to encourage local communities themselves to promote the distinctive
character of their areas.
Question 8 Regeneration Priority Areas Additional
criteria should be used to identify regeneration areas.
The criteria given all concern the characteristics of established
populations (income, health, education, employment, etc) and their
environment (housing, dereliction, etc). What they don't include
is the impact of demographic imbalance. Leeds HMO Lobby recommends
that another criterion is added: Extreme demographic
imbalance. Demographic imbalance could be to do with
age (some towns have a dominance of elderly people; much of Inner
NW Leeds has two-thirds young adults). It could be to do with transience
(this affects the city centre; again, Inner NW Leeds has a two-thirds
transient population). Or it could be to do with seasonality (this
especially affects seaside towns or rural villages; but two-thirds
of Inner NW Leeds population is seasonal). In fact, Inner NW Leeds
suffers a triple imbalance. These characteristics impact on every
other aspect of life in Inner NW Leeds, the place and its culture,
economy, environment, community, etc.
Question 9 Regeneration Areas The criteria listed
do not capture all the reasons for loss of cohesion and sustainability
in local communities, which therefore need regeneration or restoration.
Leeds HMO Lobby recommends that Inner NW Leeds (especially the
Area of Housing Mix) should be identified as a regeneration priority.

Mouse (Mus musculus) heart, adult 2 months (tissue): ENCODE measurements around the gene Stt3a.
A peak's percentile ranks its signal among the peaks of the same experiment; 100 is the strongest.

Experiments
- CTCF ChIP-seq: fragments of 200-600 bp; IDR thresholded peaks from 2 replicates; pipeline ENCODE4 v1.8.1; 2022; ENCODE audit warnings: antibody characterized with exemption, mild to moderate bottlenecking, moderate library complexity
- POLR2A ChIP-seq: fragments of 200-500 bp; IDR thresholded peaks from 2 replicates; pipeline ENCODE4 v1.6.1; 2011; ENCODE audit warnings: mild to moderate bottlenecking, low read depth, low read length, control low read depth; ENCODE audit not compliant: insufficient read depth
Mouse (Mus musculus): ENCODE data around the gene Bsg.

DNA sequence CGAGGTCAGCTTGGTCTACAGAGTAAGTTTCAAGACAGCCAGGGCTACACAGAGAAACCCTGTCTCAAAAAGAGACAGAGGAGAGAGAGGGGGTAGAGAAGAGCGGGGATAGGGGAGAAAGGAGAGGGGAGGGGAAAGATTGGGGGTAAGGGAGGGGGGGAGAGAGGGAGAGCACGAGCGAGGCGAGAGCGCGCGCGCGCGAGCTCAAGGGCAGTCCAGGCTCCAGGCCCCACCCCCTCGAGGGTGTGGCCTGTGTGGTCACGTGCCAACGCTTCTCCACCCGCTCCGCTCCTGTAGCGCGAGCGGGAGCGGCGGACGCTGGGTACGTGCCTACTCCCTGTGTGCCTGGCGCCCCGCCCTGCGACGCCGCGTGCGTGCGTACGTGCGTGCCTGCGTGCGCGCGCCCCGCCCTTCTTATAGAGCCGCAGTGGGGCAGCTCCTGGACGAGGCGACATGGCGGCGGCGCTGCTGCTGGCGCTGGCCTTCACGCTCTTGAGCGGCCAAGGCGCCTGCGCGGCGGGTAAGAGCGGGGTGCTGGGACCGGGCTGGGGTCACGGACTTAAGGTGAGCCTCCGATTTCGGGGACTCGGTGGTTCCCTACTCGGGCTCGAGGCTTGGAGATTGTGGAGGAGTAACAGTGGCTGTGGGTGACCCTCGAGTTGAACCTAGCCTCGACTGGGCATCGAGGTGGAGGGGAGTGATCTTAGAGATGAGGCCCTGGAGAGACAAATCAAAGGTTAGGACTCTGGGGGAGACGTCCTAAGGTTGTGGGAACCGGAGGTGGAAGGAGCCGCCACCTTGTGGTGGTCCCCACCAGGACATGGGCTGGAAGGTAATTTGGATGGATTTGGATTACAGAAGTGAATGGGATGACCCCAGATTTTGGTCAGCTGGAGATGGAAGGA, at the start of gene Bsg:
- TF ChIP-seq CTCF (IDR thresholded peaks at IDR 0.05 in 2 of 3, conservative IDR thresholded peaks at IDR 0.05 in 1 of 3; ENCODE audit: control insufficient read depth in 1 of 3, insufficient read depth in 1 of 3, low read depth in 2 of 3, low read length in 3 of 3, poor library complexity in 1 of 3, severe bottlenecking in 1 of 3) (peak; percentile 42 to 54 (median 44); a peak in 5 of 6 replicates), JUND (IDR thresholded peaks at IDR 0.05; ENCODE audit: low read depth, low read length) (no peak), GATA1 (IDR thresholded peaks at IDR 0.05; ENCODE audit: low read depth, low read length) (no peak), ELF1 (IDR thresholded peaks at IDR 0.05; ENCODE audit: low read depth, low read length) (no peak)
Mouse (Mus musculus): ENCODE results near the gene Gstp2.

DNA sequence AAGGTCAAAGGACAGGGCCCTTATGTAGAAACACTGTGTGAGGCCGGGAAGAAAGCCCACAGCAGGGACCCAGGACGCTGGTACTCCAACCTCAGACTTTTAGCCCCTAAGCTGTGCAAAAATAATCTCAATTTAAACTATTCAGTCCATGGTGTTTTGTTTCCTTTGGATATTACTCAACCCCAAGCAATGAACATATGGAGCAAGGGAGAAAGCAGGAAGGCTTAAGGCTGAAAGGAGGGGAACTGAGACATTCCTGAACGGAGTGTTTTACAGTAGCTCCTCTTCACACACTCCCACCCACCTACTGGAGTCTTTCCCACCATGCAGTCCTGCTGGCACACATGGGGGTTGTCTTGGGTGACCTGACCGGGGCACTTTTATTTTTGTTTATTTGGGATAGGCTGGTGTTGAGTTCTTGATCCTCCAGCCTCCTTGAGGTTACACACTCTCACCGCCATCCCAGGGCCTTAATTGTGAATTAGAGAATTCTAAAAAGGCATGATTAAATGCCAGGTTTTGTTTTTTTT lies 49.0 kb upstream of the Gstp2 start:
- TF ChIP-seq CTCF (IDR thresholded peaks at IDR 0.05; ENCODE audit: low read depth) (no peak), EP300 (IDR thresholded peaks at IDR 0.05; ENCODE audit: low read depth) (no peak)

Socially, it has the worst burglary problem in the city. Environmentally,
it has the worst recycling rate in Leeds. Economically, it has more
controls than any other suburb (Cumulative Impact Policy, Direction
on Letting Boards, DPPO, Area of Housing Mix, etc). The collapse
of community cohesion is evident in the worst electoral turnout
in the city (below 20%) [see para 4.78]. The Lobby advocates an
Area Action Plan for Inner NW Leeds.
Question 11 Affordable Housing
The options given for supply of affordable housing all concern
new-build. But one significant factor contributing to the reduction
of available housing and to the reduction in its affordability,
is the impact of second homes. These are normally associated with
rural locations (and there may indeed be some second homes in the
rural parts of the District). But in Leeds, second homes are primarily
an urban phenomenon. Probably some 5,000 houses in & around
Headingley have been converted in the last decade to seasonal second
homes for students - by landlords, by buy-to-let investors or by
parents. This haemorrhage has both reduced the number of houses
available as primary homes, and it has also exaggerated house prices
in the locality. Competition from alternative accommodations for
students (purpose-built developments) is destabilising this market.
Leeds HMO Lobby recommends that re-conversion of second homes is
encouraged as a contribution to increasing the supply of affordable
hosing in Leeds.
Question 26 Education The provision of high quality
education can be supported by all three measures listed.
In addition, Leeds HMO Lobby recommends that the HEIs in Leeds
be encouraged to increase local recruitment massively, for three
main reasons -
# to help to narrow the gap between advantaged and disadvantaged
people in the city;
# to reduce the damage to the environment consequent upon the annual
migration of thousands of students into and out of Leeds; and
# to reduce demand by students for seasonal second homes, and the
consequent loss of housing for residents and damage to cohesion
in local communities.
To this end, colleges and universities should (a) make their facilities
available for wider community use, and (c) new HE provision should
be encouraged throughout the District (outside the Area of Housing
Leeds HMO Lobby